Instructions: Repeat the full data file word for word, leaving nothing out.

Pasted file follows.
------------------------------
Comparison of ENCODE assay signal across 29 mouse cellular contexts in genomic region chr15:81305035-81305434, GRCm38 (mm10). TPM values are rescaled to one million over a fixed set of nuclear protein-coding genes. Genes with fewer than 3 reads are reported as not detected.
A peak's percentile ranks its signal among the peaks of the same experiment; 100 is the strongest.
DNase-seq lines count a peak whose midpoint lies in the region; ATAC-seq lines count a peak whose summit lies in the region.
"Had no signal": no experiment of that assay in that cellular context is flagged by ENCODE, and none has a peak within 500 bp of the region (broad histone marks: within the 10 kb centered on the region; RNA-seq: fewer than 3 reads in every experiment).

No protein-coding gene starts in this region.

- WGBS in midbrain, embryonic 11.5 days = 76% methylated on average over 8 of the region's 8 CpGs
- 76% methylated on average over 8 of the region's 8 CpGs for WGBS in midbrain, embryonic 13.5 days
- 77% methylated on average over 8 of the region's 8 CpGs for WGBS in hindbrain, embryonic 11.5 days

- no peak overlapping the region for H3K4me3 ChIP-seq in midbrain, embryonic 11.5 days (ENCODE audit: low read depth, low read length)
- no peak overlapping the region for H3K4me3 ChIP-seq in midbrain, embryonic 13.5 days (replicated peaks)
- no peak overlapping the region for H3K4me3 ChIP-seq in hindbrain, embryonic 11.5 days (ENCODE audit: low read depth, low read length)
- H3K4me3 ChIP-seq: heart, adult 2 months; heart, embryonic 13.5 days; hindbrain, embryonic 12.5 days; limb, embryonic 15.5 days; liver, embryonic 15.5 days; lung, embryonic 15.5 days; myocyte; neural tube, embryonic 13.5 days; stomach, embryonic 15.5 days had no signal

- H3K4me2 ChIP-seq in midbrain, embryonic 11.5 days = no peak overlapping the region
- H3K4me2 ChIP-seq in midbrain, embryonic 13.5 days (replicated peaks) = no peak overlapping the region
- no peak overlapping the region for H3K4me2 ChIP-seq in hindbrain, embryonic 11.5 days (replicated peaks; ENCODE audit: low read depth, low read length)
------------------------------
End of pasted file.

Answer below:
Comparison of ENCODE assay signal across 29 mouse cellular contexts in genomic region chr15:81305035-81305434, GRCm38 (mm10). TPM values are rescaled to one million over a fixed set of nuclear protein-coding genes. Genes with fewer than 3 reads are reported as not detected.
A peak's percentile ranks its signal among the peaks of the same experiment; 100 is the strongest.
DNase-seq lines count a peak whose midpoint lies in the region; ATAC-seq lines count a peak whose summit lies in the region.
"Had no signal": no experiment of that assay in that cellular context is flagged by ENCODE, and none has a peak within 500 bp of the region (broad histone marks: within the 10 kb centered on the region; RNA-seq: fewer than 3 reads in every experiment).

No protein-coding gene starts in this region.

- WGBS in midbrain, embryonic 11.5 days = 76% methylated on average over 8 of the region's 8 CpGs
- 76% methylated on average over 8 of the region's 8 CpGs for WGBS in midbrain, embryonic 13.5 days
- 77% methylated on average over 8 of the region's 8 CpGs for WGBS in hindbrain, embryonic 11.5 days

- no peak overlapping the region for H3K4me3 ChIP-seq in midbrain, embryonic 11.5 days (ENCODE audit: low read depth, low read length)
- no peak overlapping the region for H3K4me3 ChIP-seq in midbrain, embryonic 13.5 days (replicated peaks)
- no peak overlapping the region for H3K4me3 ChIP-seq in hindbrain, embryonic 11.5 days (ENCODE audit: low read depth, low read length)
- H3K4me3 ChIP-seq: heart, adult 2 months; heart, embryonic 13.5 days; hindbrain, embryonic 12.5 days; limb, embryonic 15.5 days; liver, embryonic 15.5 days; lung, embryonic 15.5 days; myocyte; neural tube, embryonic 13.5 days; stomach, embryonic 15.5 days had no signal

- H3K4me2 ChIP-seq in midbrain, embryonic 11.5 days = no peak overlapping the region
- H3K4me2 ChIP-seq in midbrain, embryonic 13.5 days (replicated peaks) = no peak overlapping the region
- no peak overlapping the region for H3K4me2 ChIP-seq in hindbrain, embryonic 11.5 days (replicated peaks; ENCODE audit: low read depth, low read length)